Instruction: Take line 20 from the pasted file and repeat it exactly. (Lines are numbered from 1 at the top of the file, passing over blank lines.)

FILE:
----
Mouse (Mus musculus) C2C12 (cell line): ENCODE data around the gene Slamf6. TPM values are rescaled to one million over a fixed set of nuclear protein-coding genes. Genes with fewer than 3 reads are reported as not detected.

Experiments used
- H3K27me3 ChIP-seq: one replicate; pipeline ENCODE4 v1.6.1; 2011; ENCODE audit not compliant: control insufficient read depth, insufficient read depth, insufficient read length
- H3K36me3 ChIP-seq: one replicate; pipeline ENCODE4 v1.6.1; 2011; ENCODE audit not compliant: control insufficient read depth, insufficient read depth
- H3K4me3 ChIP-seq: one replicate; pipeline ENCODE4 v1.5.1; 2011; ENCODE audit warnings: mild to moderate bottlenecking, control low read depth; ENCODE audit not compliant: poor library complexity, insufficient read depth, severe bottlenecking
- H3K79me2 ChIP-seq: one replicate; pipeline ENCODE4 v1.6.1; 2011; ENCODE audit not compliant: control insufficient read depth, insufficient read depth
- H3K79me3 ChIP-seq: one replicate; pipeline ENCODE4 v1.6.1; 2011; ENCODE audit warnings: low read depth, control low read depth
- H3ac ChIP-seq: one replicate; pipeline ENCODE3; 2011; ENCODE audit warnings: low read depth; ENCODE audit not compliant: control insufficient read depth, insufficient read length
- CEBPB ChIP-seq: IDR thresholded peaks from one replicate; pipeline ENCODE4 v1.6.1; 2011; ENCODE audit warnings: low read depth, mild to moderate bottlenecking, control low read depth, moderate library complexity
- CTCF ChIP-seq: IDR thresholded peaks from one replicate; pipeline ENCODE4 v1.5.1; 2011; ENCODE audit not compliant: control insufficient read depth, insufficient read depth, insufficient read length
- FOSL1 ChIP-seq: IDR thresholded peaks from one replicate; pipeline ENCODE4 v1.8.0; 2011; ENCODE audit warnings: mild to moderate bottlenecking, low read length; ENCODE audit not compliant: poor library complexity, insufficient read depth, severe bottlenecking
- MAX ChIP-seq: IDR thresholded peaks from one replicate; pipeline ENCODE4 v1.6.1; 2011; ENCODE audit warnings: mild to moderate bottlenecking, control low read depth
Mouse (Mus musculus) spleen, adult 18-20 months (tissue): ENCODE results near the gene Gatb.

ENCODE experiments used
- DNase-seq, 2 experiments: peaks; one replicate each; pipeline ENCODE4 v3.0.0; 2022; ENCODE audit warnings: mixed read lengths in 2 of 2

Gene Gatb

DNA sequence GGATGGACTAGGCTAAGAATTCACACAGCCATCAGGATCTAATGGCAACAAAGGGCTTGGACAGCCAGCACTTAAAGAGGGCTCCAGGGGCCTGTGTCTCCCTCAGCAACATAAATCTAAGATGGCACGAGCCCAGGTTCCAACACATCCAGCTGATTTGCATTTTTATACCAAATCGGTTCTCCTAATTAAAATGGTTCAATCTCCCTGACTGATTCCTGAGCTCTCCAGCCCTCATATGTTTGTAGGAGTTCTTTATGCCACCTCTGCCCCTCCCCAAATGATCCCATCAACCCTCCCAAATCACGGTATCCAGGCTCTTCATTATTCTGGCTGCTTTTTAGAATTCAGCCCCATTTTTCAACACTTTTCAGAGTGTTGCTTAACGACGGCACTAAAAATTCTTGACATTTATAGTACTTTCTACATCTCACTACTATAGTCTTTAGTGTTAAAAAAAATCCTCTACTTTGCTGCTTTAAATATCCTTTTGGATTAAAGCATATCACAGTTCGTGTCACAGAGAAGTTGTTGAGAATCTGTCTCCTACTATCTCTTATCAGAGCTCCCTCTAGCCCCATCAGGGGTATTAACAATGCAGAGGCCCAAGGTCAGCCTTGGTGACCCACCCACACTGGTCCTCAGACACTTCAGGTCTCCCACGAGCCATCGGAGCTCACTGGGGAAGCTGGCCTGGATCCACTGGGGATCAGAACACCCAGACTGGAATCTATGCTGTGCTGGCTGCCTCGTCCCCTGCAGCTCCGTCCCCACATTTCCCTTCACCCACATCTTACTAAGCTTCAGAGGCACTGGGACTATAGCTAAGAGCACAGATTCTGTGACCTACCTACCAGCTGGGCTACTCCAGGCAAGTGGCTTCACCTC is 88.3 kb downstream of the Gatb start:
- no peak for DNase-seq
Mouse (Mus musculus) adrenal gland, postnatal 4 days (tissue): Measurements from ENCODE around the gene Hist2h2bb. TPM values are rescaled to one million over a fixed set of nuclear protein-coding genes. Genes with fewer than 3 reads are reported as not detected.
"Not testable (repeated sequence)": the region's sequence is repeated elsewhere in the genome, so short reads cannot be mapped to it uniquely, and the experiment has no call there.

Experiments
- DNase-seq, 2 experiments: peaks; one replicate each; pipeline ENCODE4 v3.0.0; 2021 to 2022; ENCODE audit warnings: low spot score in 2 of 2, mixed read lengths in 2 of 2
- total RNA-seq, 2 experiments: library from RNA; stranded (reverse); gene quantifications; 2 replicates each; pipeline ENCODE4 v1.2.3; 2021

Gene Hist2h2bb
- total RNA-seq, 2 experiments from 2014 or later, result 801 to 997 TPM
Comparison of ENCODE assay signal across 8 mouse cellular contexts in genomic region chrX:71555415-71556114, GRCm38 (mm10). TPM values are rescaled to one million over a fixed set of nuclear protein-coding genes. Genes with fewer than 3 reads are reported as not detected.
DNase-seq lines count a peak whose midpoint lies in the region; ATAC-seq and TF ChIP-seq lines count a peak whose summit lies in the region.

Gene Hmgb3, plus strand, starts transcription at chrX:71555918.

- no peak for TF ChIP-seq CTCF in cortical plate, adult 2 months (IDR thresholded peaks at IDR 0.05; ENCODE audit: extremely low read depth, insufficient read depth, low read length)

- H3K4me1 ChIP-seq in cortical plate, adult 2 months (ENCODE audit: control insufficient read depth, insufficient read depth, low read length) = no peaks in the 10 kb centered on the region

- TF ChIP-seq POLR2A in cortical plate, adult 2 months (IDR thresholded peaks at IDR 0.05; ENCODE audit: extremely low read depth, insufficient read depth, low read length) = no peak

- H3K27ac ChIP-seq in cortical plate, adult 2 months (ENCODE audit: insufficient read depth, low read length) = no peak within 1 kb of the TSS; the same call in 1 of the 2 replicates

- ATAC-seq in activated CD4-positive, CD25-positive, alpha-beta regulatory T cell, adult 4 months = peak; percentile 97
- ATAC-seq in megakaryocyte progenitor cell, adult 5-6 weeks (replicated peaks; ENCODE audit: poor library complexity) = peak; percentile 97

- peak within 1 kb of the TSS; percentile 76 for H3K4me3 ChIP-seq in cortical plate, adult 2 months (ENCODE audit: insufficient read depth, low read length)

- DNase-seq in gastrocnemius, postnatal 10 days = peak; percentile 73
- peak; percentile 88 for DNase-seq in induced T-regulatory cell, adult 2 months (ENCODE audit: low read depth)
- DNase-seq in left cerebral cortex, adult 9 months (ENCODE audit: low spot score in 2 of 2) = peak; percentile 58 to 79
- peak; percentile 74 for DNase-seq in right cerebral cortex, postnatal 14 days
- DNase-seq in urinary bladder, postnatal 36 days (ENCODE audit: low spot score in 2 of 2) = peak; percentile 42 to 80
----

"Not testable (repeated sequence)": the region's sequence is repeated elsewhere in the genome, so short reads cannot be mapped to it uniquely, and the experiment has no call there.